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Index Haram

Haram (حَرَام) is an Arabic term meaning "forbidden". [1]

55 relations: Adultery, Ahkam, Al-Jamia, Al-Masjid an-Nabawi, Allah, Asafoetida, Ḥ-R-M, Basmala, Cashback reward program, Condition subsequent, Dokha, Fard, Fiqh, Gelatin, Glossary of Islam, Great Mosque of Mecca, Halal, Haram (site), Herem (priestly gift), Iddah, Islamic views on sin, Jacob and Esau, Jumu'ah, Kashrut, Khamr, Khat, Madhhab, Makruh, Mitzvah, Modern Hebrew, Mormons, Mubah, Mustahabb, Nutmeg, Paan, Quran, Ramadan, Religion in ancient Rome, Riba, Roman law, Salah, Sharia, Shirk (Islam), Sin, Slang, Sunnah, Taboo, Tobacco, Treif, Vanilla extract, ..., Word of Wisdom, Yiddish, Yusuf al-Qaradawi, Zakat, Zina. Expand index (5 more) »


Adultery (from Latin adulterium) is extramarital sex that is considered objectionable on social, religious, moral, or legal grounds.

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Ahkam (أحكام "provisions", plural of (حُكْم)) is an Islamic term with several meanings.

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According to Shia sources Al-Jamia (Also called al-Jami’a, al-Jámi'a, al-Jami'ah, al-Jamea, al-Jami‘, al-Jami, or al-Jama) (meaning “the encyclopedia” or “the comprehensive”).

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Al-Masjid an-Nabawi

The Prophet's Mosque (Classical ٱلْـمَـسْـجِـدُ ٱلـنَّـبَـوِيّ, Al-Masjidun-Nabawiyy; Modern Standard ٱلْـمَـسْـجِـدْ اَلـنَّـبَـوِي, Al-Masjid An-Nabawī) is a mosque established and originally built by the Islamic prophet Muhammad, situated in the city of Medina in the Hejazi region of Saudi Arabia.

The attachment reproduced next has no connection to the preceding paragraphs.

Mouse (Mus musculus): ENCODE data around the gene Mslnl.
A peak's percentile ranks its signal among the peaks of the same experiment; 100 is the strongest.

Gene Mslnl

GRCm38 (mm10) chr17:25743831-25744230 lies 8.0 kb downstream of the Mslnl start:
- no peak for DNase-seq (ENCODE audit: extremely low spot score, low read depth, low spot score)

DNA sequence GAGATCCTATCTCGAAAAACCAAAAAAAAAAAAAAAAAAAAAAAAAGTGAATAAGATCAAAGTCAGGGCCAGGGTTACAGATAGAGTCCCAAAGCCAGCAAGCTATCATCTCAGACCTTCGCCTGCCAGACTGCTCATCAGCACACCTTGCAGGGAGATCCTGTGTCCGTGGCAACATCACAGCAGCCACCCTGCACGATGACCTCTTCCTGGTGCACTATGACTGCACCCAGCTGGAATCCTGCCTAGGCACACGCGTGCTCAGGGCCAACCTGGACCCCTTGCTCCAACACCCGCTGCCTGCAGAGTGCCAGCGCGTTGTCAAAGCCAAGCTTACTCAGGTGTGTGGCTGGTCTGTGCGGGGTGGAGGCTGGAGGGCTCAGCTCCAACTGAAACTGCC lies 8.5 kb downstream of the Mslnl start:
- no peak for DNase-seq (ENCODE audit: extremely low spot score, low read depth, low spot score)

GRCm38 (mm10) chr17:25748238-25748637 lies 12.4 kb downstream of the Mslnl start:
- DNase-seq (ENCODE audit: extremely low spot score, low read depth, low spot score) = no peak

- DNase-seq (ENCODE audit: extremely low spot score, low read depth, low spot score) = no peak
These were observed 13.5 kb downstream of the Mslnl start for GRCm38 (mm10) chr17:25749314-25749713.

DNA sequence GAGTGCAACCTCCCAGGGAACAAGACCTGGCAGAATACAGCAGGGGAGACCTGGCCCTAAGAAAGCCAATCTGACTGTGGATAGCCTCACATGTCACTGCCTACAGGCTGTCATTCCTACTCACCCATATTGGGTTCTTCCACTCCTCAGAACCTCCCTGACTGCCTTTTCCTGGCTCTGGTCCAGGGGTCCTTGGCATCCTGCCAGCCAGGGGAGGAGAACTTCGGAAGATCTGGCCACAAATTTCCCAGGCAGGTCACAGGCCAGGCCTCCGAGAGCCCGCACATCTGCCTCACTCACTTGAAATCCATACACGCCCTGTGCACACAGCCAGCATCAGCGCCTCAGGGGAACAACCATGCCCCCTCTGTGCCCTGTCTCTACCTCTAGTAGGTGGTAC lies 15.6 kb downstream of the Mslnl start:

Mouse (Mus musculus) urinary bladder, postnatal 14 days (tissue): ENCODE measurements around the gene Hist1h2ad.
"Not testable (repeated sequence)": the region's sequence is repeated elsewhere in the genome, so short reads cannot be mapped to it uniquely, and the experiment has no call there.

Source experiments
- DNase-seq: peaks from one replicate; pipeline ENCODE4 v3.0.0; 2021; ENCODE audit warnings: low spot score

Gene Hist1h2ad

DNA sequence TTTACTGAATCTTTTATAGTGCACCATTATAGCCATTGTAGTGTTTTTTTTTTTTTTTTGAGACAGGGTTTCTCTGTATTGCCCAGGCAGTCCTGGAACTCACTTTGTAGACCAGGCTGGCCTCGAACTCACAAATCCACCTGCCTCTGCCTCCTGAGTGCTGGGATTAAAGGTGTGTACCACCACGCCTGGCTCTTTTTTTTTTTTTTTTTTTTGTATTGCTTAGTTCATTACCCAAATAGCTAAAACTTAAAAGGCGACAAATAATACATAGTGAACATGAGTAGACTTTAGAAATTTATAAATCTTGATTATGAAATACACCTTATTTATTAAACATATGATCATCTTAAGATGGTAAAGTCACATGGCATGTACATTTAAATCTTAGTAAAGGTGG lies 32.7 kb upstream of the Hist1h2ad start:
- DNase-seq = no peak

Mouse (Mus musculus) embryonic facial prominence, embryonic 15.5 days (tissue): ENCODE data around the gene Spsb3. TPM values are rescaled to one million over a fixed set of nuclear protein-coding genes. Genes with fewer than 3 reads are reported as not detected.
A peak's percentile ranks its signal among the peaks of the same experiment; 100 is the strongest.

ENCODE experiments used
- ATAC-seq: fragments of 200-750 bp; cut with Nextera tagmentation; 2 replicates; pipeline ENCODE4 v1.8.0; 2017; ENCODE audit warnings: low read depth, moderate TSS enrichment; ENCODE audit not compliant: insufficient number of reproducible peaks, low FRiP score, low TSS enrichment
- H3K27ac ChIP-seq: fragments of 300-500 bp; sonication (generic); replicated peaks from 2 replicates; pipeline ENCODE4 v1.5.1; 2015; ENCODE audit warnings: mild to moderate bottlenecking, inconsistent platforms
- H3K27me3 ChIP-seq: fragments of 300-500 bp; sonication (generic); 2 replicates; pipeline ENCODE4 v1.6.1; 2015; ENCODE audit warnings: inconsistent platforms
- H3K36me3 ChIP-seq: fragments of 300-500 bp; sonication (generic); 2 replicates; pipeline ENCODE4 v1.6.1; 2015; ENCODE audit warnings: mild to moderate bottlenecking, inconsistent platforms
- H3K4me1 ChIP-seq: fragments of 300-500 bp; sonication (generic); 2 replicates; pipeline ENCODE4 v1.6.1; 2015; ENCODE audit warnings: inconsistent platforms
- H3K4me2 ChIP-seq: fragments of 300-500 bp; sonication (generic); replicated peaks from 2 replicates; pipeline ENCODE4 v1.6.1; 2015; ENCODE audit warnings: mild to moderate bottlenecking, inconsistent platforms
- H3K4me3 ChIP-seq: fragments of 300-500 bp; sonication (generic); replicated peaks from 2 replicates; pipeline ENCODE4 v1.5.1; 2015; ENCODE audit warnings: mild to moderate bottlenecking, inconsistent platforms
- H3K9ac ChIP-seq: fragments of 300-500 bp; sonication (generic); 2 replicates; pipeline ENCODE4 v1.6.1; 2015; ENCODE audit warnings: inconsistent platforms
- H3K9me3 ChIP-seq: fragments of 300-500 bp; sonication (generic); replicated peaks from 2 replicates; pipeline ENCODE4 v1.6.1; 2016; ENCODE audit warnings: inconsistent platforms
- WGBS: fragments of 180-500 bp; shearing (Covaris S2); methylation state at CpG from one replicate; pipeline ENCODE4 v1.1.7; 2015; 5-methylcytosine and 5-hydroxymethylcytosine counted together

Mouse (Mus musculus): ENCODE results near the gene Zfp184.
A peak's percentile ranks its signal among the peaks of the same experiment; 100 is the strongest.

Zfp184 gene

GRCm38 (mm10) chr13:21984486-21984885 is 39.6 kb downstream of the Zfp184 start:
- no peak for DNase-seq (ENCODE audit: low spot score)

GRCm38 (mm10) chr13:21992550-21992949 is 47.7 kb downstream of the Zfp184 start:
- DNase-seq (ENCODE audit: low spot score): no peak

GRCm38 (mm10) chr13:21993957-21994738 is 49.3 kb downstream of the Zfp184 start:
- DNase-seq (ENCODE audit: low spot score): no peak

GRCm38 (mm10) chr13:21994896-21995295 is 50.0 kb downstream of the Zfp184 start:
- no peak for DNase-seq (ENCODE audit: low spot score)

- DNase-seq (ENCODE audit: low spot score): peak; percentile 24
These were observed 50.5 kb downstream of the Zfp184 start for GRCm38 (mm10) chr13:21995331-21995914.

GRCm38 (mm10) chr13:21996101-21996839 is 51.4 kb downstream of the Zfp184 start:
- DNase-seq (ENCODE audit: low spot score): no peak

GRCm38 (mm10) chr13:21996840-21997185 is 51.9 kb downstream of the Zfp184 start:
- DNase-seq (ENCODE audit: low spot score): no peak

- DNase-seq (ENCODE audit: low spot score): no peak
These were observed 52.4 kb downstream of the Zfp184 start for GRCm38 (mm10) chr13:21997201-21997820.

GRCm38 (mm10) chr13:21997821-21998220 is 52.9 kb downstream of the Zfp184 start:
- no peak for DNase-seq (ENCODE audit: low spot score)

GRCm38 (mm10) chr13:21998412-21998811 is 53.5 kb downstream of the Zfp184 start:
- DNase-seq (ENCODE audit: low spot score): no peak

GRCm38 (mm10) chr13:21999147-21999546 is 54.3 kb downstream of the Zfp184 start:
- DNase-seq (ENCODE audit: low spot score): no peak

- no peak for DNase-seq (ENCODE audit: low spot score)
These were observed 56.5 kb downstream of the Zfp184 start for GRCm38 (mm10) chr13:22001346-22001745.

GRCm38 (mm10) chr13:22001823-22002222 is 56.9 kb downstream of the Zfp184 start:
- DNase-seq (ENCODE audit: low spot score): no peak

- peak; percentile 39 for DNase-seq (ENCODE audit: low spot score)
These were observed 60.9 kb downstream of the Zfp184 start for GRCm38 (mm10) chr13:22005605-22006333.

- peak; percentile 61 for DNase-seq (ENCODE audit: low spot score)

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Allah (translit) is the Arabic word for God in Abrahamic religions.

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Asafoetida is the dried latex (gum oleoresin) exuded from the rhizome or tap root of several species of Ferula, a perennial herb that grows tall.

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Ḥ-R-M (Modern ח–ר–מ; ح–ر–م) is the triconsonantal root of many Semitic words, and many of those words are used as names.

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The Basmala (بسملة), also known by its incipit Bismillah (بسم الله, "In the name of God"), is the name of the Islamic phrase بِسْمِ اللهِ الرَّحْمٰنِ الرَّحِيْمِ "In the name of God, the Most Gracious, the Most Merciful".

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Cashback reward program

A cashback reward program is an incentive program operated by credit card companies where a percentage of the amount spent is paid back to the card holder.

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Condition subsequent

A condition subsequent is an event or state of affairs that brings an end to something else.

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Dokha (Arabic: دوخة, "Vertigo") is an Arabian tobacco blend, consisting of dried and finely shredded tobacco mixed with leaves, bark and herbs.

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(فرض) or (فريضة) is an Islamic term which denotes a religious duty commanded by Allah (God).

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Fiqh (فقه) is Islamic jurisprudence.

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Gelatin or gelatine (from gelatus meaning "stiff", "frozen") is a translucent, colorless, brittle (when dry), flavorless food derived from collagen obtained from various animal body parts.

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Glossary of Islam

The following list consists of notable concepts that are derived from both Islamic and Arab tradition, which are expressed as words in the Arabic language.

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Great Mosque of Mecca

The Great Mosque of Mecca, also called Al-Haram Mosque (al-Masjid al-Ḥarām, "the Forbidden Mosque" or "the Sacred Mosque") or Grand Mosque of Makkah, is the largest mosque in the world, and surrounds the Islamic Qiblah (قِـبْـلَـة, Direction of Prayer), that is the Kaaba in the Hejazi city of Mecca (مَـكَّـة, Makkah), Saudi Arabia.

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Halal (حلال, "permissible"), also spelled hallal or halaal, refers to what is permissible or lawful in traditional Islamic law.